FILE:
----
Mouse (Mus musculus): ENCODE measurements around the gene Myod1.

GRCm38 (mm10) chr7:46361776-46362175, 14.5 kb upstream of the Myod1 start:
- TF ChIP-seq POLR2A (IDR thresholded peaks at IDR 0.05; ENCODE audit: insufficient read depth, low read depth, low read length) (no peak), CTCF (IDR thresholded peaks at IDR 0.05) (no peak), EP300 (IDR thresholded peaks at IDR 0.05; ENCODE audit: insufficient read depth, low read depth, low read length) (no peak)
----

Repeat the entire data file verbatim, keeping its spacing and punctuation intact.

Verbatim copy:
Mouse (Mus musculus): ENCODE measurements around the gene Myod1.

GRCm38 (mm10) chr7:46361776-46362175, 14.5 kb upstream of the Myod1 start:
- TF ChIP-seq POLR2A (IDR thresholded peaks at IDR 0.05; ENCODE audit: insufficient read depth, low read depth, low read length) (no peak), CTCF (IDR thresholded peaks at IDR 0.05) (no peak), EP300 (IDR thresholded peaks at IDR 0.05; ENCODE audit: insufficient read depth, low read depth, low read length) (no peak)